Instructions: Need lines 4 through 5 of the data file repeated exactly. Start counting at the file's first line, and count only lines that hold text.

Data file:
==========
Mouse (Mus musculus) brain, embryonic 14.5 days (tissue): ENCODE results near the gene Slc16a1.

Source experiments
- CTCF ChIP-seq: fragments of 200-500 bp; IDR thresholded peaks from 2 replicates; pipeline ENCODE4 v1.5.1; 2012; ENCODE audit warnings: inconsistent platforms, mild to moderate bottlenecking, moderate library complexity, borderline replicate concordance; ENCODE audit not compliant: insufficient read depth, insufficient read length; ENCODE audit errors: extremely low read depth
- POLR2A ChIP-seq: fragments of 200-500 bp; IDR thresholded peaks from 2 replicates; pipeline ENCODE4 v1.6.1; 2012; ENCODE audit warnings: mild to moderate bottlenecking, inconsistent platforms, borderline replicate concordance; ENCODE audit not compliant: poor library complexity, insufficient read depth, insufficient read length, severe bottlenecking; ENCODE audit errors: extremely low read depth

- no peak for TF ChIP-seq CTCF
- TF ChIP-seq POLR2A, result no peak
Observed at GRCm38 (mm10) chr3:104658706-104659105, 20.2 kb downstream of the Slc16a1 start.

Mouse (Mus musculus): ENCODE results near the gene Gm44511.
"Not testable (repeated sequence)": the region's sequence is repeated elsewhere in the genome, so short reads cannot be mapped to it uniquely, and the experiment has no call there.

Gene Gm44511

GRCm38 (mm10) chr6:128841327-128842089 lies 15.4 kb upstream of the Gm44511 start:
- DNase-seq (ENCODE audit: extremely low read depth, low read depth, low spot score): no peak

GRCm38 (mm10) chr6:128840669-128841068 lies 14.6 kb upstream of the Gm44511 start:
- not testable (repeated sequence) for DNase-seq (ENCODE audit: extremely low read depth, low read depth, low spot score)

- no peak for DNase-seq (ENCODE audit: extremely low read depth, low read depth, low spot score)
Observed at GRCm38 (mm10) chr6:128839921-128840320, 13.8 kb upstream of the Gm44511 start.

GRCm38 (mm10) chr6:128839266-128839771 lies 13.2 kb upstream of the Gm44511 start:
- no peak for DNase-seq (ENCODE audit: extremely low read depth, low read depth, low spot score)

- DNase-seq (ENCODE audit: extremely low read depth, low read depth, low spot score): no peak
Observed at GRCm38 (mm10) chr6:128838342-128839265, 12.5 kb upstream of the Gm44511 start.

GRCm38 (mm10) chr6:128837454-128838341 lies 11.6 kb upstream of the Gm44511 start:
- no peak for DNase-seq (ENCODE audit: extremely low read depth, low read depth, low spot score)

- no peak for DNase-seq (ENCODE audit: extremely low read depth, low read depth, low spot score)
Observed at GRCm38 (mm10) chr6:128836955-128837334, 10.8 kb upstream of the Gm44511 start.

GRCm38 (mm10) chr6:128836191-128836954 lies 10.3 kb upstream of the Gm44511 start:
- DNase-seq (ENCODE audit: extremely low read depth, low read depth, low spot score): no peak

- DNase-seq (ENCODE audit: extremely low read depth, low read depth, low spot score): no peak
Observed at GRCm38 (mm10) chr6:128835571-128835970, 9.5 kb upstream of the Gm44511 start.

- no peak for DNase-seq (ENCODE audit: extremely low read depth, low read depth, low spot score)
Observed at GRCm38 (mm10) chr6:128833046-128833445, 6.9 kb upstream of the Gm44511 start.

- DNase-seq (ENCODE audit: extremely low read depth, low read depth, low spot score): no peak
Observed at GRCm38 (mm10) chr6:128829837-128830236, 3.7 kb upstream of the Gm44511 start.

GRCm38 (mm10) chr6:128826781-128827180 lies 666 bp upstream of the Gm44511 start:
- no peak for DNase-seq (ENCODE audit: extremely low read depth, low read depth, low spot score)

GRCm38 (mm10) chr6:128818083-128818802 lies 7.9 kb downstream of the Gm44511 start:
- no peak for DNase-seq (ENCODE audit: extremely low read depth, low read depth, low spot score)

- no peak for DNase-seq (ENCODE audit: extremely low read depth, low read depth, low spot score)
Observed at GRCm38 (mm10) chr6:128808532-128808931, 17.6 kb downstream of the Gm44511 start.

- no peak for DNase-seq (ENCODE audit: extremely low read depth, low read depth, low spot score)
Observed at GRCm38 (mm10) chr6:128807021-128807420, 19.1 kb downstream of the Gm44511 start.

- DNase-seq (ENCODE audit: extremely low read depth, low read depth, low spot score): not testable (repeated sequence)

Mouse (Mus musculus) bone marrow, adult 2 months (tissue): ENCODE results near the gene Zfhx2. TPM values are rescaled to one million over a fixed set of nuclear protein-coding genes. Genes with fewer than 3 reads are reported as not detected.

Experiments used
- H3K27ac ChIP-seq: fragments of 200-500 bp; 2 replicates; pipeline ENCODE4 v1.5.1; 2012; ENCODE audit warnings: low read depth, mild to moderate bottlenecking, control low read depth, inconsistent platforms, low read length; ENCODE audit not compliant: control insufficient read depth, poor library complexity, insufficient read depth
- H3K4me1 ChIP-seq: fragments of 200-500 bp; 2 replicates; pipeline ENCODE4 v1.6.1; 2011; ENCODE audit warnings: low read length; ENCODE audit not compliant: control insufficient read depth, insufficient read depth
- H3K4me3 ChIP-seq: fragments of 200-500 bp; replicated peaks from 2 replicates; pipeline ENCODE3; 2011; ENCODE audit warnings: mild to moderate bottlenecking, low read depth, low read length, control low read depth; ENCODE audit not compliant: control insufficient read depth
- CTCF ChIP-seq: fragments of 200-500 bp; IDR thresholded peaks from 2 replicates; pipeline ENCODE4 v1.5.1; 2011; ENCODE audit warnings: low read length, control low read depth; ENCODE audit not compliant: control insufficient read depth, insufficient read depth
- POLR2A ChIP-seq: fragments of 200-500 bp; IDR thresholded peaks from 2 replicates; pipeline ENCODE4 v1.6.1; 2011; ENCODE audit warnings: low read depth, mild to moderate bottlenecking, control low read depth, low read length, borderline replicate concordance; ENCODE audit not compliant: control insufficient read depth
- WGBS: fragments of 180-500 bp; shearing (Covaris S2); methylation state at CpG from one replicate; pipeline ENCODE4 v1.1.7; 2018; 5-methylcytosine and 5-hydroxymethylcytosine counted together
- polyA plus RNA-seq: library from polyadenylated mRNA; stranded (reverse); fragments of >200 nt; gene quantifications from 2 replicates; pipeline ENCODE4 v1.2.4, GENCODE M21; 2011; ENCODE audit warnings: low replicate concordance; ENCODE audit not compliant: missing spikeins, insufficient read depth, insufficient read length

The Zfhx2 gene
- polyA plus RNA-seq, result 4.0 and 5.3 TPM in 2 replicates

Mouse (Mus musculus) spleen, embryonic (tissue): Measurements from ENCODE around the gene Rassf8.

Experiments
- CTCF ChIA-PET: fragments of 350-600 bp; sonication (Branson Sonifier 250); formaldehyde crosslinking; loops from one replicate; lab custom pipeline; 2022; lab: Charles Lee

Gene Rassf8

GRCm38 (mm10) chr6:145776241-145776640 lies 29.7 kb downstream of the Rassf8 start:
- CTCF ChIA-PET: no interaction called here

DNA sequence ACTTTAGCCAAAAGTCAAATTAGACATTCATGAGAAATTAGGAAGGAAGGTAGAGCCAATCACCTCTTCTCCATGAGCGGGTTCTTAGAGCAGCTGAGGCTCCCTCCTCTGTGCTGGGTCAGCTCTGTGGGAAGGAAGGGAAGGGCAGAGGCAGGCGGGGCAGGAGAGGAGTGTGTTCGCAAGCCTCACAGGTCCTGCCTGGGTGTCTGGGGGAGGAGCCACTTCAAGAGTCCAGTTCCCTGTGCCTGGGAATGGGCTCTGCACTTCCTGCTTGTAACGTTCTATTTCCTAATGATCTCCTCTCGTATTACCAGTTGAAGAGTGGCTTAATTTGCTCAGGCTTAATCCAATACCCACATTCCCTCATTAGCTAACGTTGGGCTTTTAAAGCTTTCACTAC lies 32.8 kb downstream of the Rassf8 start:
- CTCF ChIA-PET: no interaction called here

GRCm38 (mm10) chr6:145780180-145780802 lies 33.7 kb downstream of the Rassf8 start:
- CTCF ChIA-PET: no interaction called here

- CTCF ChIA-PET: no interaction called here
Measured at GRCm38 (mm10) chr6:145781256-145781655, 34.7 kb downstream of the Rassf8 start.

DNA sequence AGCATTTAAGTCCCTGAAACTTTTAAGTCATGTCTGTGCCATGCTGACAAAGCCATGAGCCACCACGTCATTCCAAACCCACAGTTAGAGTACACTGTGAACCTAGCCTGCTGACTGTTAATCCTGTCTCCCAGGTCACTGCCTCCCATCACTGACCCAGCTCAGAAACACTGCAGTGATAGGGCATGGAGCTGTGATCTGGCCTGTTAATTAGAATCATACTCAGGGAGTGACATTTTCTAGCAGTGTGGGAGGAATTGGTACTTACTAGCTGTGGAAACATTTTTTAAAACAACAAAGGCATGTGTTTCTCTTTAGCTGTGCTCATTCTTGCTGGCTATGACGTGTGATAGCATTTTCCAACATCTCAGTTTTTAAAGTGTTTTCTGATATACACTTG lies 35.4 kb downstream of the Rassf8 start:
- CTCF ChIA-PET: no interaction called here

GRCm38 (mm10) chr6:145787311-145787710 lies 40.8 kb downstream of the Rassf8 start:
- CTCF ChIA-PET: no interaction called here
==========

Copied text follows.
- POLR2A ChIP-seq: fragments of 200-500 bp; IDR thresholded peaks from 2 replicates; pipeline ENCODE4 v1.6.1; 2012; ENCODE audit warnings: mild to moderate bottlenecking, inconsistent platforms, borderline replicate concordance; ENCODE audit not compliant: poor library complexity, insufficient read depth, insufficient read length, severe bottlenecking; ENCODE audit errors: extremely low read depth

- no peak for TF ChIP-seq CTCF